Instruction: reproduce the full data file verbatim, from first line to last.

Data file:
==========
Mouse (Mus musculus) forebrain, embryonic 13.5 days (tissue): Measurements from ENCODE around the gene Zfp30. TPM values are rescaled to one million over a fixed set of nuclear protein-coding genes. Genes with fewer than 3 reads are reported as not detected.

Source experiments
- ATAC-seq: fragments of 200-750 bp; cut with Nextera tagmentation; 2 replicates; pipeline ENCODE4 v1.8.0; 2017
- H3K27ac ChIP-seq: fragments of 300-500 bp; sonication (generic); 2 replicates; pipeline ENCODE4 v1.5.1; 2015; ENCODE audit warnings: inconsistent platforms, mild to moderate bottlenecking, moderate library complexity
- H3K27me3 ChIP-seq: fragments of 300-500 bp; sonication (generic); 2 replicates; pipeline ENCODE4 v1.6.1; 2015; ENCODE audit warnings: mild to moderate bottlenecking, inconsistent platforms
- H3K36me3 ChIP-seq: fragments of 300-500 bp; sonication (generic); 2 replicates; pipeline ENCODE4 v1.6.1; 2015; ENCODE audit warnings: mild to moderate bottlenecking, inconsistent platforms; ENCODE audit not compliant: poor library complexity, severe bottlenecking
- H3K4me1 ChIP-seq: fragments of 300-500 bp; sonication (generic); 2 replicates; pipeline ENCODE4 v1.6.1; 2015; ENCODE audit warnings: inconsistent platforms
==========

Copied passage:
Mouse (Mus musculus) forebrain, embryonic 13.5 days (tissue): Measurements from ENCODE around the gene Zfp30. TPM values are rescaled to one million over a fixed set of nuclear protein-coding genes. Genes with fewer than 3 reads are reported as not detected.

Source experiments
- ATAC-seq: fragments of 200-750 bp; cut with Nextera tagmentation; 2 replicates; pipeline ENCODE4 v1.8.0; 2017
- H3K27ac ChIP-seq: fragments of 300-500 bp; sonication (generic); 2 replicates; pipeline ENCODE4 v1.5.1; 2015; ENCODE audit warnings: inconsistent platforms, mild to moderate bottlenecking, moderate library complexity
- H3K27me3 ChIP-seq: fragments of 300-500 bp; sonication (generic); 2 replicates; pipeline ENCODE4 v1.6.1; 2015; ENCODE audit warnings: mild to moderate bottlenecking, inconsistent platforms
- H3K36me3 ChIP-seq: fragments of 300-500 bp; sonication (generic); 2 replicates; pipeline ENCODE4 v1.6.1; 2015; ENCODE audit warnings: mild to moderate bottlenecking, inconsistent platforms; ENCODE audit not compliant: poor library complexity, severe bottlenecking
- H3K4me1 ChIP-seq: fragments of 300-500 bp; sonication (generic); 2 replicates; pipeline ENCODE4 v1.6.1; 2015; ENCODE audit warnings: inconsistent platforms